Is this type of advocacy beneficial?

Reuters

A group of skiers, including former olympians, were brought in by the WWF on Friday to the U.N. climate talks in Poland. The group handed a petition to Polish Environment Minister Macjiec Nowicki, urging the U.N. talks to consider the impact climate change is having on their sport. Along with the irony of a group responsible for environmental damage making this appeal, this plea also runs the risk marginalizing a very important issue through an overly simplistic anthropocentric viewpoint.

The complexity of the climate change issue and its potential consequences are unclear to a majority of the members of the public. With climate change still being thought of as “global warming” by many, this appeal will only exacerbate the myth that the primary ramification of a shift in climate will be a temperature rise of a few degrees. There also is the view that the fight against climate change is a special-interest concern, rather than a necessary reaction to a crisis facing all of humanity. Adding yet another special-interest group to the campaign will only perpetuate this belief.

One could argue that any type of advocacy can be beneficial, but if we look at the situation a little differently, this stunt appears to be even more absurd. If the concerns of the skiers were weighed, is it even feasible that the kind of action needed to mitigate climate change would be taken? It would be absurd to invest 2% of world GDP, as estimated by some, in order to keep snow on the slopes.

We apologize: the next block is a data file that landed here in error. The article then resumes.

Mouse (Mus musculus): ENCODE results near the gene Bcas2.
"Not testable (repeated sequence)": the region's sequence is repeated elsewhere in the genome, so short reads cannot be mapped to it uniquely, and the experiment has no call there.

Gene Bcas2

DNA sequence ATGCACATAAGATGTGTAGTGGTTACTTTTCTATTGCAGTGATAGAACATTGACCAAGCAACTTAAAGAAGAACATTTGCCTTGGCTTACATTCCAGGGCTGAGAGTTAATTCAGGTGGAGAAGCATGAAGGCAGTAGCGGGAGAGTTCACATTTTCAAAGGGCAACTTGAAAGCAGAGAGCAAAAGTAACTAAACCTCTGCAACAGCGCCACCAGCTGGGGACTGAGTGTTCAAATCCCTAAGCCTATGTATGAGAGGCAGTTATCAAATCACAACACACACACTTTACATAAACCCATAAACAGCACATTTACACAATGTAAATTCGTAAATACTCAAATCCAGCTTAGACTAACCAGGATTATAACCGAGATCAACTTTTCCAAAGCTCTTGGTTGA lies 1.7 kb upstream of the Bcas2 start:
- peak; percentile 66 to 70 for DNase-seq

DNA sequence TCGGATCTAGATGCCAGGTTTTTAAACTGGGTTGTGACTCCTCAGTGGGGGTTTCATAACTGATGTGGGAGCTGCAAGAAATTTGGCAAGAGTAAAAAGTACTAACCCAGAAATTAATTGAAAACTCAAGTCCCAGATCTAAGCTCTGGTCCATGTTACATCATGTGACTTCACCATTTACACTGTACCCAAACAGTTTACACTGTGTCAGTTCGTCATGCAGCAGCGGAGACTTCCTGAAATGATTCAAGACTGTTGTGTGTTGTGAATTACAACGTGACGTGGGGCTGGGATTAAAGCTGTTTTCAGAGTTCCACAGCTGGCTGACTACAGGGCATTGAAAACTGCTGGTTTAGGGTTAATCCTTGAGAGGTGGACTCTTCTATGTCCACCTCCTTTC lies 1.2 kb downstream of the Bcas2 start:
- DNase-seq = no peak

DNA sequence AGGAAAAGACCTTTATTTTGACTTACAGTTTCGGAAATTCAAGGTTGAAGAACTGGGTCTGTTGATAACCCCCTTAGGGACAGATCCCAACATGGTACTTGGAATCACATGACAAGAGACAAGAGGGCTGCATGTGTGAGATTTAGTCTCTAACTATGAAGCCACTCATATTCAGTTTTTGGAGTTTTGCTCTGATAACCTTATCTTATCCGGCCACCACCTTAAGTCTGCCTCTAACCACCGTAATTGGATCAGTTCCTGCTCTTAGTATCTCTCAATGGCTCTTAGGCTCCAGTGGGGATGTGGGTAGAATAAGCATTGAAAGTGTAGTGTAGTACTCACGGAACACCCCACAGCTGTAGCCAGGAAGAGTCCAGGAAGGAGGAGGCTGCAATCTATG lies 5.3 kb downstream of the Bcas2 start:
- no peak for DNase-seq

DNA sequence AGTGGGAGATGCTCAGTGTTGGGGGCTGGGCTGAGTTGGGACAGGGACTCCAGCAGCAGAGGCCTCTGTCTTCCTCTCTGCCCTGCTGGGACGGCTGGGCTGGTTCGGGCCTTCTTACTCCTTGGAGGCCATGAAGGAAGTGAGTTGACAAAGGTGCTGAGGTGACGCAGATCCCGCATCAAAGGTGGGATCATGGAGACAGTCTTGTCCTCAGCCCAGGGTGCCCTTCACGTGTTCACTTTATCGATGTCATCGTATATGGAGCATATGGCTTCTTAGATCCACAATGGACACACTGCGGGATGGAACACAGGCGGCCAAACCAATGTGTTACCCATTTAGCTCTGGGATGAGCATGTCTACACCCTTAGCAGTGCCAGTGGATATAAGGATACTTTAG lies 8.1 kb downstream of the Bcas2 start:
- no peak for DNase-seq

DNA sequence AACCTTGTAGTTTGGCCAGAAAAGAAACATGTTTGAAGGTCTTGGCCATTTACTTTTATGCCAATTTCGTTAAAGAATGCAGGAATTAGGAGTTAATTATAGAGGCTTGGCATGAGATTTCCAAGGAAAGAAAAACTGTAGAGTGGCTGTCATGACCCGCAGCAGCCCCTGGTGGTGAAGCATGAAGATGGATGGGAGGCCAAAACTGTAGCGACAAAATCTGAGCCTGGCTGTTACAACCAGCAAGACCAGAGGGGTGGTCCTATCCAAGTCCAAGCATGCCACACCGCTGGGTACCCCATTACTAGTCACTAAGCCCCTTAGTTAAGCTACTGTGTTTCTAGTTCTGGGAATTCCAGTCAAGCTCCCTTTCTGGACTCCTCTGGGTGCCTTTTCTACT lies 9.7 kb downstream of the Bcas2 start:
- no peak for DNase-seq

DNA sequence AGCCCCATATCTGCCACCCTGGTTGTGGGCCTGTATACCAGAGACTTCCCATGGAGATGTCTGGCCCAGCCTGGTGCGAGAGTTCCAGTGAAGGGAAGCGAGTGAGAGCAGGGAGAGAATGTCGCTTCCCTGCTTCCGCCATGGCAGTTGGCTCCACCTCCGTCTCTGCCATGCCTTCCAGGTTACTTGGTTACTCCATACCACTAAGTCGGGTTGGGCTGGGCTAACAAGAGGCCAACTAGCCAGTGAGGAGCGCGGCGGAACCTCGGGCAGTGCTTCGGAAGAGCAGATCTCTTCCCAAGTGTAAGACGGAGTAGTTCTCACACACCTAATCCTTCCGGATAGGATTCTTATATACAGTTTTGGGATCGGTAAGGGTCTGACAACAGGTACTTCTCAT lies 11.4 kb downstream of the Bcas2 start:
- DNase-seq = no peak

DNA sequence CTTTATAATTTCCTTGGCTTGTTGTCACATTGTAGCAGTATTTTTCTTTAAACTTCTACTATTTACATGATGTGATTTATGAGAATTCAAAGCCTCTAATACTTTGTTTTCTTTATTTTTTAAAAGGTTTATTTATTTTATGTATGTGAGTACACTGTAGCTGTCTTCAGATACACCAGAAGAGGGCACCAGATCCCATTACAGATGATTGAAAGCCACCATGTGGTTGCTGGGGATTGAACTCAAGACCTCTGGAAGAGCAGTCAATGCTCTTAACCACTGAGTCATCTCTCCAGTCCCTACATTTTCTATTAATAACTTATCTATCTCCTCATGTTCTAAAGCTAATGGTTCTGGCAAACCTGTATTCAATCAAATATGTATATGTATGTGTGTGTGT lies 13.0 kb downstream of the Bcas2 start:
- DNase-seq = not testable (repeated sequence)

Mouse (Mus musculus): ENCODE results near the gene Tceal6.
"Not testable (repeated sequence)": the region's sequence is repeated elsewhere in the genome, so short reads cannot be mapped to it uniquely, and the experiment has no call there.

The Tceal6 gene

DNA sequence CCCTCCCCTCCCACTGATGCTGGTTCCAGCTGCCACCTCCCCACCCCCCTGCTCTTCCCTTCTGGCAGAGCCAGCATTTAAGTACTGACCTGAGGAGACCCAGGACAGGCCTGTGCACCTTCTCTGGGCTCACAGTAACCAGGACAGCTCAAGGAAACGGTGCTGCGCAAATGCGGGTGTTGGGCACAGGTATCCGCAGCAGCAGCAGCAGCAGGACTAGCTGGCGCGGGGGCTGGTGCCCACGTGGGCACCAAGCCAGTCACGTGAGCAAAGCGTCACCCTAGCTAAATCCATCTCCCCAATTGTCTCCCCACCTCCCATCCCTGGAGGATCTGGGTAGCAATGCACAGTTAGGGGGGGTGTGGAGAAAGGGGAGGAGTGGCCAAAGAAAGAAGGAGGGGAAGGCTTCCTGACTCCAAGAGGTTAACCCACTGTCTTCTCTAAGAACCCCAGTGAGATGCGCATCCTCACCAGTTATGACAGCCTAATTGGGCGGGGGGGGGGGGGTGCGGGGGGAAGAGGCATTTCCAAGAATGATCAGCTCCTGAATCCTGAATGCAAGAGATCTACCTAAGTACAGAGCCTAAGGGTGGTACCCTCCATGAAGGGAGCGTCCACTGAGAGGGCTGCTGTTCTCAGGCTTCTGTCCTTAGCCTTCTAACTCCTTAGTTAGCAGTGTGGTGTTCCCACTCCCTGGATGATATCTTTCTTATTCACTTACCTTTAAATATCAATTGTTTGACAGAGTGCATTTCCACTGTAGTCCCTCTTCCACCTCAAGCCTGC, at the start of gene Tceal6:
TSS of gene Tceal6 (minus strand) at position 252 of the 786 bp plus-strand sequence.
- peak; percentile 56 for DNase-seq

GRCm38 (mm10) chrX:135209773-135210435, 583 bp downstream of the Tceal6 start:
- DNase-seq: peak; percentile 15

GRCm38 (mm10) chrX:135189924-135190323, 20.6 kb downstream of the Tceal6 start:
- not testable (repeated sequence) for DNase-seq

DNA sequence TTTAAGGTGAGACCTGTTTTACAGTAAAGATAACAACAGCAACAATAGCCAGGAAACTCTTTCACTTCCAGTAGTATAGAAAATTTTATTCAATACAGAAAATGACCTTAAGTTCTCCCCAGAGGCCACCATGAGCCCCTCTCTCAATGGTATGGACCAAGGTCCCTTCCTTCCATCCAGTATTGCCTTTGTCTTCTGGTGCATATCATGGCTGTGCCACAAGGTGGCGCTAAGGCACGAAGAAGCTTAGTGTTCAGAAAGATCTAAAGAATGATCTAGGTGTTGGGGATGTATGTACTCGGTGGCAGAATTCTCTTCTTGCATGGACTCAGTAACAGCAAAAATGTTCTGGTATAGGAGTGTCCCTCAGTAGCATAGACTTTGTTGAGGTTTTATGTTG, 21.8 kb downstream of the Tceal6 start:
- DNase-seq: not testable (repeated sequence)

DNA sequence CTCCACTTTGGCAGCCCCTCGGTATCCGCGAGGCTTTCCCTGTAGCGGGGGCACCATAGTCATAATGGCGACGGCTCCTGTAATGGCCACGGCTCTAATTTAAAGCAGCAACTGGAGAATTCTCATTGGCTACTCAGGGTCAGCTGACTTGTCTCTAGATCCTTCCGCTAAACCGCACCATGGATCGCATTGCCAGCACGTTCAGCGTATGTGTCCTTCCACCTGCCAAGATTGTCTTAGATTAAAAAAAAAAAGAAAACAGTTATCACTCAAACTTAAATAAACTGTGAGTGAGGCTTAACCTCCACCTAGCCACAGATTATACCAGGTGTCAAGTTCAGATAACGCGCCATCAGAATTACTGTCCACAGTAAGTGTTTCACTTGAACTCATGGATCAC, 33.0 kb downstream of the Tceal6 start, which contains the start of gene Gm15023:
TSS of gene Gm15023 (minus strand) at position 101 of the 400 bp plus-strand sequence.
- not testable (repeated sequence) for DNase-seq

Not only is the sport of skiing environmentally damaging itself, but it represents an unsustainable and excessive lifestyle that has been at the root of the problem. It would be irresponsible to not mention the various efforts of ski resorts to become more eco-friendly such as Aspen offsetting 100% of its electricity use through wind farms, but as discussed previously at Smash the Mirror, a move towards sustainability should include an examination of processes and lifestyles, instead of simply trying to do things less badly. It is understandable that the WWF chose to take advantage of a publicity opportunity, but they should have thought twice and considered the implications.

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One Response

  1. I have to agree. As tempting as it is to say “the more the merrier” and ignore this, it really does just perpetuate the misconception that climate change is about snow or that it is an issue for well-off elitists. Nothing could be further from the truth.

    The rising sea, the dying aquatic eco-systems and more volatile growing seasons obviously all dominate any possible snow concerns on the list of potential effects, and yet likely get much less recognition combined.

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